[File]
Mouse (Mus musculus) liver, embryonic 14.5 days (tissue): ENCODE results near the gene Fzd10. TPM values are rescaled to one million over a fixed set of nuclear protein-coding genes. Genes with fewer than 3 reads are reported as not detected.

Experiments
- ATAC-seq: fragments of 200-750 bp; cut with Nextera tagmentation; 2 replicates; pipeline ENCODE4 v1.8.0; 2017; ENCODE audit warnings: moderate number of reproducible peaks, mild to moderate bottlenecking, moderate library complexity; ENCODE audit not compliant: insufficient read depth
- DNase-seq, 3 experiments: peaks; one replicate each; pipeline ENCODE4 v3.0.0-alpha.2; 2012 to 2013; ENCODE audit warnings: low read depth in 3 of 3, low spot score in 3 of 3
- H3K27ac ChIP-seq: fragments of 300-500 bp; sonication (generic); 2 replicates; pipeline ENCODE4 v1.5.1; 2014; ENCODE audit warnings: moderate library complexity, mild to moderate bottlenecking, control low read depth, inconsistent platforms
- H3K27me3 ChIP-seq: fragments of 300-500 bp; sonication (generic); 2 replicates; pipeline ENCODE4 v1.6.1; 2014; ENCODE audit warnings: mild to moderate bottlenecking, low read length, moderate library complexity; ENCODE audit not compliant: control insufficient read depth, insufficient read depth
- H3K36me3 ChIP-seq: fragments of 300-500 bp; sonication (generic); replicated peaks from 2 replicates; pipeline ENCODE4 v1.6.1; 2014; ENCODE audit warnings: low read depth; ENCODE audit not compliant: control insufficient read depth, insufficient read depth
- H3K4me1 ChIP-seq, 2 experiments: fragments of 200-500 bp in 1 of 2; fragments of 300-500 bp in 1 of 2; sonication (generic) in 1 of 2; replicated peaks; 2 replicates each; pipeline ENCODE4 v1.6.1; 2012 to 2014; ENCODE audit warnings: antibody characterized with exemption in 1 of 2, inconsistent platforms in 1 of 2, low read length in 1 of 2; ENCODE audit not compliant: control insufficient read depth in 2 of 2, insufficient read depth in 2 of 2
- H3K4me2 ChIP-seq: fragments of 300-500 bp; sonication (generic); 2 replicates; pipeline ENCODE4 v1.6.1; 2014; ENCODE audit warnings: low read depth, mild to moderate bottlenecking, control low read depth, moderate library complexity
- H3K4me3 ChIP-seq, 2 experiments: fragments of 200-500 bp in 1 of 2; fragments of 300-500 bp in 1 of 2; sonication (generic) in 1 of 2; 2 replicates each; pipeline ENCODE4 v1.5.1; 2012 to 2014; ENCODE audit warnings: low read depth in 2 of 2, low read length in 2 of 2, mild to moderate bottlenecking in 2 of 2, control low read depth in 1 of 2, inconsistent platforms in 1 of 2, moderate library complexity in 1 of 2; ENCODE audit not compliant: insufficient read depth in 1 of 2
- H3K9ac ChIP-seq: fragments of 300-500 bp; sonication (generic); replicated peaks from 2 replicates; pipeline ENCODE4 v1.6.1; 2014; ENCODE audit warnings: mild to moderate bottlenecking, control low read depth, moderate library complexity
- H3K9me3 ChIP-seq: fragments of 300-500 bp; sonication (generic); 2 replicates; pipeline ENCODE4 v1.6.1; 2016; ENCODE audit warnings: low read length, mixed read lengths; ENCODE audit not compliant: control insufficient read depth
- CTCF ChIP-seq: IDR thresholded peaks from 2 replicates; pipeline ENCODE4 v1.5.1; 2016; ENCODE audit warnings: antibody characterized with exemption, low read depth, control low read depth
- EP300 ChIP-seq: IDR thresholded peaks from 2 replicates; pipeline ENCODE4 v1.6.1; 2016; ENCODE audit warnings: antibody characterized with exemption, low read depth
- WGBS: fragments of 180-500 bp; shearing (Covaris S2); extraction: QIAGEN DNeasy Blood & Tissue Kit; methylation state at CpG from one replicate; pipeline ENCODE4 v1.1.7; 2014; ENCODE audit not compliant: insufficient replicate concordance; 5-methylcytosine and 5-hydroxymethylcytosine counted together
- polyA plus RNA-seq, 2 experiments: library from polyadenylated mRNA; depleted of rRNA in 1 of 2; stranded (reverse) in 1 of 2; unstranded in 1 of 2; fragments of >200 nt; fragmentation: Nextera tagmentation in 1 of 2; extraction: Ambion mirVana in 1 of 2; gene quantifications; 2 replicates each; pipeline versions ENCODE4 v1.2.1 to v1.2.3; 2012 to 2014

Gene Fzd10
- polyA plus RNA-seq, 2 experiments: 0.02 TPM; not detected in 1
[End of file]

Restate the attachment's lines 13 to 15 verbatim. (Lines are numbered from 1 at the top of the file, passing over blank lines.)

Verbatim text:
- CTCF ChIP-seq: IDR thresholded peaks from 2 replicates; pipeline ENCODE4 v1.5.1; 2016; ENCODE audit warnings: antibody characterized with exemption, low read depth, control low read depth
- EP300 ChIP-seq: IDR thresholded peaks from 2 replicates; pipeline ENCODE4 v1.6.1; 2016; ENCODE audit warnings: antibody characterized with exemption, low read depth
- WGBS: fragments of 180-500 bp; shearing (Covaris S2); extraction: QIAGEN DNeasy Blood & Tissue Kit; methylation state at CpG from one replicate; pipeline ENCODE4 v1.1.7; 2014; ENCODE audit not compliant: insufficient replicate concordance; 5-methylcytosine and 5-hydroxymethylcytosine counted together